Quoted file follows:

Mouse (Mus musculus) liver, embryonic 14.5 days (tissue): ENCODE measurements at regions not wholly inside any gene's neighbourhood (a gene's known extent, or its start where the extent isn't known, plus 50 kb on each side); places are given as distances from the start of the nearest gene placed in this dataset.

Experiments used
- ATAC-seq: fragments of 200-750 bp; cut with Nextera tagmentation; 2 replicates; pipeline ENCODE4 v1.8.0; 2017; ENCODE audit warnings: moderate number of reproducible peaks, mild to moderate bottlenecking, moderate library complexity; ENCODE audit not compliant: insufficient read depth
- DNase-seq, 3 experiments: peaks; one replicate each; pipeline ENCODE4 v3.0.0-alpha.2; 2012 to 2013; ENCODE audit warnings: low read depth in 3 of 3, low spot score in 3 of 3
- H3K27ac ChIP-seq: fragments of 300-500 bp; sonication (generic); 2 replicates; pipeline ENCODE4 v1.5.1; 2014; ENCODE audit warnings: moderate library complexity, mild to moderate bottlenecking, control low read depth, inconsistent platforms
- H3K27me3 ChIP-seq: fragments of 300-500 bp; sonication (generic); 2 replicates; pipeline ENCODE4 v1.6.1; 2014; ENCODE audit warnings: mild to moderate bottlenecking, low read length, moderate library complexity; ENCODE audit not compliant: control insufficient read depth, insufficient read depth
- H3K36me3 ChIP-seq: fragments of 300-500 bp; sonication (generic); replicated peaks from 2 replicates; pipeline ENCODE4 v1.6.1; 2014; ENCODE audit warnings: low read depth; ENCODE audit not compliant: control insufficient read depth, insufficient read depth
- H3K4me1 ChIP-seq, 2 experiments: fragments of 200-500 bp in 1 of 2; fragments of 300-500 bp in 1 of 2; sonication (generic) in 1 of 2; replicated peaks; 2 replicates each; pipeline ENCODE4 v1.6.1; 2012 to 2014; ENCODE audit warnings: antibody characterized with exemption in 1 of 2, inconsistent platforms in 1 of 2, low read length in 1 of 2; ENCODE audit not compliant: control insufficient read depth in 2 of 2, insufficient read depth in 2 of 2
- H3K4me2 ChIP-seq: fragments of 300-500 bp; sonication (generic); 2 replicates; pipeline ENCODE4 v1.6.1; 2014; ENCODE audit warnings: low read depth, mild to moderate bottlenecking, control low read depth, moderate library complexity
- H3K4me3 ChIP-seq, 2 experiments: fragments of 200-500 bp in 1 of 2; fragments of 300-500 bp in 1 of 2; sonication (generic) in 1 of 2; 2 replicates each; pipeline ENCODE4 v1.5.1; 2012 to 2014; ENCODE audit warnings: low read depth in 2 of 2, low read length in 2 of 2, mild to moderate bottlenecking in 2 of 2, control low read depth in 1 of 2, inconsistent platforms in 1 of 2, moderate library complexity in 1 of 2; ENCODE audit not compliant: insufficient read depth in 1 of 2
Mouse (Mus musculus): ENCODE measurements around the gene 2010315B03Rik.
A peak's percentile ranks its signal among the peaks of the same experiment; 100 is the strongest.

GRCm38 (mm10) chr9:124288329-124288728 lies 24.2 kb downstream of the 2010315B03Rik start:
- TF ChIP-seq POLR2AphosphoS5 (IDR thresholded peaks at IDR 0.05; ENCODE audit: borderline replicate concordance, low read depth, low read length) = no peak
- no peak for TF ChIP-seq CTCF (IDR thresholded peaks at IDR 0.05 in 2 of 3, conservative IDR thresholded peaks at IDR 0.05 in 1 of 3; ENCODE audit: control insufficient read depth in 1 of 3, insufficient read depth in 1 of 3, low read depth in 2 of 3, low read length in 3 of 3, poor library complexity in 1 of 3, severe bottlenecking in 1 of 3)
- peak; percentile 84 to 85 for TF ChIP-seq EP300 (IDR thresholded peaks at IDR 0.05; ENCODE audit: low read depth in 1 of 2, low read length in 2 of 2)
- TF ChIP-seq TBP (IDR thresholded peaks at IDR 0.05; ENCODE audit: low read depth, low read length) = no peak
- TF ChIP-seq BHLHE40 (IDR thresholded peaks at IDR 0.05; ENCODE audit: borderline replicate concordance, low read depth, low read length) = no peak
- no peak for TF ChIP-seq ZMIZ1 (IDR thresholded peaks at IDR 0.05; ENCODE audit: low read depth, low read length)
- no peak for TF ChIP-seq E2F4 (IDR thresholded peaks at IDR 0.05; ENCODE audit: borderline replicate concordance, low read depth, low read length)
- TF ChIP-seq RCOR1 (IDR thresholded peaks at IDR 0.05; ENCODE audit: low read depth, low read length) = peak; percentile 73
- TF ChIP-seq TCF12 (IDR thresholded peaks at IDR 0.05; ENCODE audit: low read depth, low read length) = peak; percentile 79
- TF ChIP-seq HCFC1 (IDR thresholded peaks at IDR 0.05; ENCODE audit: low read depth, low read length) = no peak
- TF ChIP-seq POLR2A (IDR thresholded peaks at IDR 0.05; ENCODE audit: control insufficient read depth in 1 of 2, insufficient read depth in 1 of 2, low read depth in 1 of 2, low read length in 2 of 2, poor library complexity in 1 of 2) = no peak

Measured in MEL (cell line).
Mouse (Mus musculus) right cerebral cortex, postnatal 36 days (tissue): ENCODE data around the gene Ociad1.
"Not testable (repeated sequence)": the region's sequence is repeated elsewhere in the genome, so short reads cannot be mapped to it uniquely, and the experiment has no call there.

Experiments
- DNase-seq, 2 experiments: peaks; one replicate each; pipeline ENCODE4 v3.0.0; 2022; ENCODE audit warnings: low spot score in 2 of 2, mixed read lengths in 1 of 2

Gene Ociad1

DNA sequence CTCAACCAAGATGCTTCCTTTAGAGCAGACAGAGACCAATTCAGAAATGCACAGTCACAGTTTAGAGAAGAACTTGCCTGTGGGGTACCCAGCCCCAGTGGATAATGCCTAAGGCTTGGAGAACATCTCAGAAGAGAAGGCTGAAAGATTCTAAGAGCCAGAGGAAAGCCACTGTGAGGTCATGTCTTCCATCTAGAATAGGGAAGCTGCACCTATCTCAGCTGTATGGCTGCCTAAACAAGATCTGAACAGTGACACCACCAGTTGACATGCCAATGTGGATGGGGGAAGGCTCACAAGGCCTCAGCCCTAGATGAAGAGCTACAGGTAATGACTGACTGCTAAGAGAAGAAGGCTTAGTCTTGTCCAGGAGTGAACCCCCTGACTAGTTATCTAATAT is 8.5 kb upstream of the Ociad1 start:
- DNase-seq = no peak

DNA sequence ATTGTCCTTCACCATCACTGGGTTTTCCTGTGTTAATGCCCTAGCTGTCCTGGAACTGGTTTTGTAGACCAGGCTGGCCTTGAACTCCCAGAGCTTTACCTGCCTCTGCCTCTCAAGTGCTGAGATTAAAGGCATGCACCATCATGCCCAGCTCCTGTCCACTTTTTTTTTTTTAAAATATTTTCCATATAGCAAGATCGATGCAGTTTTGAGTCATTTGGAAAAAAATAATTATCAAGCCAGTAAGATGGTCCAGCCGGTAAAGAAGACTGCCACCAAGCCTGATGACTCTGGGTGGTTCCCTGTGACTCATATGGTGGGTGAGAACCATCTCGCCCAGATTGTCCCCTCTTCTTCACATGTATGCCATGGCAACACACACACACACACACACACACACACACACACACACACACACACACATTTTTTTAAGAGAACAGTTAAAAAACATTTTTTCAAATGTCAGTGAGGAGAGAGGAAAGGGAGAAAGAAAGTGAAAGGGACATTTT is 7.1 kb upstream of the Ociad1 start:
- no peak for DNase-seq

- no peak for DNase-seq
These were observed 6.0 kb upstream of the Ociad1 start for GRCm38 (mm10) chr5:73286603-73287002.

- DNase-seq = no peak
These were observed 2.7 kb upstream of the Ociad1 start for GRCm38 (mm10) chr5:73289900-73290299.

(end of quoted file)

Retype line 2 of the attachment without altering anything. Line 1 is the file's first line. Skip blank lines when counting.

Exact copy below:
Experiments used